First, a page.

Cracked soil and inflated prices of agricultural commodities, the future of farming was looking grim for the power couple Ar-Jay A. Ballaco (26) of Bacsil Bangui, Ilocos Norte, and Aisha Uddon (26) of Pagudpud, Ilocos Norte, whose dreams of establishing their own farm are in dire jeopardy of drying out. . .but not all is without hope.

Compassion in their hearts and a community to change, the couple used their separate fields to till the soils of success. Using Ar-Jay Ballaco’s degree in Computer Science to integrate technology into farming, and Aisa Uddon’s background in social work, their goal of establishing their own farm and utilizing technology to ease the burdens of fellow farmers was sprinkled into existence through the “Natural Vegetable Farming Automated Water Drip Irrigation System.”

This power couple advocates for growing crops naturally and automatically through digital agriculture, and so, their enterprise utilizes its solar-powered automated water drip irrigation system to produce natural grown variety of leafy vegetables such as lettuce and pechay. The device has built-in WiFi access, a soil moisture sensor, a soil temperature sensor, a data monitor of moisture and temperature, and an on and off switch for the water pump and irrigation via cellphone control, allowing easy access whenever and wherever. With this device, farmers no longer need to irrigate their crops manually, as the device automatically waters the soil according to the moisture level that is being detected by its sensors. This not only decreases labor costs, the device also sprinkles more assurance that nutrient depletion, water wastage, will not be a problem, leading to the growth of the farmers’ crop production and profit.

Blessings rained their way through their device, which they shared among fellow interested farmers. Offering installation services and the equipment itself, the couple ensured that innovation was not gatekept, and rather offered to farmers at a lower and more affordable price than that of those available in the market.

Water as their ally, the drought drying their dreams seem to turn away, but the weather is ever-changing. Ballaco and Uddon found themselves in the middle of a brewing storm when a lack of finances held them back. What of their dream farm now? Fortunately for them, the digital world was on their side. Just as their moisture of hope is losing, life’s sensors triggered a spray of opportunity when a batchmate mentioned the Young Farmers Challenge Program, followed by Ballaco’s discovery of the Department of Agriculture’s Facebook post. Wasting no time, he immediately inquired.

The sensor rang up alarms, and the couple accepted the challenge just a day before the deadline. With nothing to lose and everything to win, the Natural Vegetable Farming Automated Water Drip Irrigation System was watered with a Php 230,000.00 grant price. Showered with promotions, market linkages, trainings, seminars, financial, and motivational support from the YFC Program, their dream farm grew into fruition, improved further by their automation ideas that turned into reality.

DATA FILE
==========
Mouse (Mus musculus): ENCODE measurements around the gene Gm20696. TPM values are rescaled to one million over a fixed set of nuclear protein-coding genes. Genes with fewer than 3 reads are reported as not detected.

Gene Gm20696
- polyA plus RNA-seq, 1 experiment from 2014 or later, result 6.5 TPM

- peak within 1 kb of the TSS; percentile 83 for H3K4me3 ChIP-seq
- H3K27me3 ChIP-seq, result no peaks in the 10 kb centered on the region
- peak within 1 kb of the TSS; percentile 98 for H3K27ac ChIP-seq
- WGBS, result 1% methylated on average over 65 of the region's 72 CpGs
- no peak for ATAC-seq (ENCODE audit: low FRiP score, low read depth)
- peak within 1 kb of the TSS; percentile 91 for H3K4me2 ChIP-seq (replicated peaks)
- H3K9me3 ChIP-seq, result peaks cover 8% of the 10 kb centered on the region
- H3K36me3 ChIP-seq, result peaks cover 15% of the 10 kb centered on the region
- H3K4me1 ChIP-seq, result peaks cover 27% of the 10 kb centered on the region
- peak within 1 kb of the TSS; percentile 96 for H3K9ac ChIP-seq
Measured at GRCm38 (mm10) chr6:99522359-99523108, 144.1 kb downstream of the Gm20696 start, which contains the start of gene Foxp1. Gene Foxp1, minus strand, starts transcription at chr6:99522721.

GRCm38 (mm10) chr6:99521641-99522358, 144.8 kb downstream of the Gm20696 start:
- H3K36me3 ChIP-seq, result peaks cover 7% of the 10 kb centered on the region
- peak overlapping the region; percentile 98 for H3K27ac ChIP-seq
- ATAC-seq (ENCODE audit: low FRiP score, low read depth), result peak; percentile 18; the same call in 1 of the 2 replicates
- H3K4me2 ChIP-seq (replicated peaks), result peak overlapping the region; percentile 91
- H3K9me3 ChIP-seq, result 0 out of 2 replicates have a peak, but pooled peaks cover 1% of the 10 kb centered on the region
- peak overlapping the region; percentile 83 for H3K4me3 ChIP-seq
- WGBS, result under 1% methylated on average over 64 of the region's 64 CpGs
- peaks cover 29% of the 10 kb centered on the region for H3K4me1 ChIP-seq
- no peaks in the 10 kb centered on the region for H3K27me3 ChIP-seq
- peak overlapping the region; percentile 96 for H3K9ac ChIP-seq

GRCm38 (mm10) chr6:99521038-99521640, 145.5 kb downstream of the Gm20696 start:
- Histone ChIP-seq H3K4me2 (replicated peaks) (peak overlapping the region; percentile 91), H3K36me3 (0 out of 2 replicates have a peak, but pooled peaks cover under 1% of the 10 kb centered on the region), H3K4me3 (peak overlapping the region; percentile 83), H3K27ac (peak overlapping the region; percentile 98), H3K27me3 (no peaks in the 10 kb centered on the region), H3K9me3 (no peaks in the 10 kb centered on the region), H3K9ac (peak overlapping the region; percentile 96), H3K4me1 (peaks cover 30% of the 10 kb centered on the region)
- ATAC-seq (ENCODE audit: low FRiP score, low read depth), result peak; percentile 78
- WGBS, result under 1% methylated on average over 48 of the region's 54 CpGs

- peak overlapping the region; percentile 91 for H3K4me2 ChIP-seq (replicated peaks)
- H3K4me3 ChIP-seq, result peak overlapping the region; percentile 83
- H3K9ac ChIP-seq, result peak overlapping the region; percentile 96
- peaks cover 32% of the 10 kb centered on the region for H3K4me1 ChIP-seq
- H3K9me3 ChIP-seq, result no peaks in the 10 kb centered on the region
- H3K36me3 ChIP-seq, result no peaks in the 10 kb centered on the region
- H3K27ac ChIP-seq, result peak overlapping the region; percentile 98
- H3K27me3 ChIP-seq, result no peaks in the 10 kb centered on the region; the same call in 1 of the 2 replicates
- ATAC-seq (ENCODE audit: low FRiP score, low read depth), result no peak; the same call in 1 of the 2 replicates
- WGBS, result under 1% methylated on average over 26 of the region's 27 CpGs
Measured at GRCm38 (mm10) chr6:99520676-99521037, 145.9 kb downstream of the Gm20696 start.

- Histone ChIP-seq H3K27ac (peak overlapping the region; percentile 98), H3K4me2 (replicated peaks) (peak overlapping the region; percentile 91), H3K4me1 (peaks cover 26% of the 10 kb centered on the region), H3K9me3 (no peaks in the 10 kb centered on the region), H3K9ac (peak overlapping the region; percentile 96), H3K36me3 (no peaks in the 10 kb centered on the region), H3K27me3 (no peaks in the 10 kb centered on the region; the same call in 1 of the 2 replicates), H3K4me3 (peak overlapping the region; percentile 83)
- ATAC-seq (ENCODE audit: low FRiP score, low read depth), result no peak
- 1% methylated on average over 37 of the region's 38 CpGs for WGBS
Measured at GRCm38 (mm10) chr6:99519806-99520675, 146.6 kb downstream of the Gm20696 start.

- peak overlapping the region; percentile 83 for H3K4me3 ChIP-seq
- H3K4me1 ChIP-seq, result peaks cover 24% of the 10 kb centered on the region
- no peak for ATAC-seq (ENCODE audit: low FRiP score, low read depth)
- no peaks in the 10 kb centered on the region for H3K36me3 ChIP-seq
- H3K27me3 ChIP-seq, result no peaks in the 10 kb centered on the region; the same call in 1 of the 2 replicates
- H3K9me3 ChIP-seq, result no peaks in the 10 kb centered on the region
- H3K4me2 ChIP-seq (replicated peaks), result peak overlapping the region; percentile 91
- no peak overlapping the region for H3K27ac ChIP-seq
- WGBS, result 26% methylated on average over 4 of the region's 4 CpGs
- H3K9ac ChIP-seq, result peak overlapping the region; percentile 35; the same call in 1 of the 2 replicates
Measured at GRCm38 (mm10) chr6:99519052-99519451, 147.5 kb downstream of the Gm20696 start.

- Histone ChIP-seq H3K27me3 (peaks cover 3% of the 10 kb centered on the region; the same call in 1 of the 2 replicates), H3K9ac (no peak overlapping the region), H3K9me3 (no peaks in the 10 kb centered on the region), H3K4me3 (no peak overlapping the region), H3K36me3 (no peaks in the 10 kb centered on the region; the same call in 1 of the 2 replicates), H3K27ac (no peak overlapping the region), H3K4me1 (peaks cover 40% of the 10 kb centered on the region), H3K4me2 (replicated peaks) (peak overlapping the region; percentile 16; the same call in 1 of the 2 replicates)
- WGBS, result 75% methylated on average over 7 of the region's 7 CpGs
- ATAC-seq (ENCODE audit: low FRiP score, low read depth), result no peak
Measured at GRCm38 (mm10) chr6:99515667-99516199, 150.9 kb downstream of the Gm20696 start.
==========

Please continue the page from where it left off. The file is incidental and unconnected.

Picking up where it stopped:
No longer drying out in the drought, their enterprise is as green as their hope in the future of automated agriculture. Spreading the word and sharing their innovation, their irrigation device has reached the attention of schools around Bangui and Pagudpud as they plan to transform their farm into an agricultural learning site in the near future, as well as connecting to other farmers in embracing the digitalization and automation of agriculture.

Nowhere to grow but up, their dream farm is slowly coming to fruition. With a fully constructed farm house and greenhouse equipped with solar panels, a deep well, and water reservoirs, plus the installed automatic water drip system, their 1,260-square-meter farm production area yielded a total of Php 13,000.00 in sales in just the first and second weeks of their harvesting and marketing period through pick-and-pay from individual customers. They are projecting an estimated PHP 40,000.00 after the first month of harvesting. The couple is now planning to establish a vermicomposting section on their farm, and they will also be stepping forward to product development, which involves processing their produced pechay into pechay kimchi and chips.

In the ever-changing weather of life, there will always be harsh sun rays and dark clouds threatening to call rain. One must be ever-ready to hold on when the drought has come, to wait for life’s sensors, and to take the chances when they come flowing. As a last sprinkle of encouragement from this power couple who weathered through, they reminded that farming and agriculture are not low-class jobs; they are careers that not only give profit but are a way of helping the community via food security, and this is what made them thrive as one of the awardees blessed with rains by the Young Farmers Challenge Programs.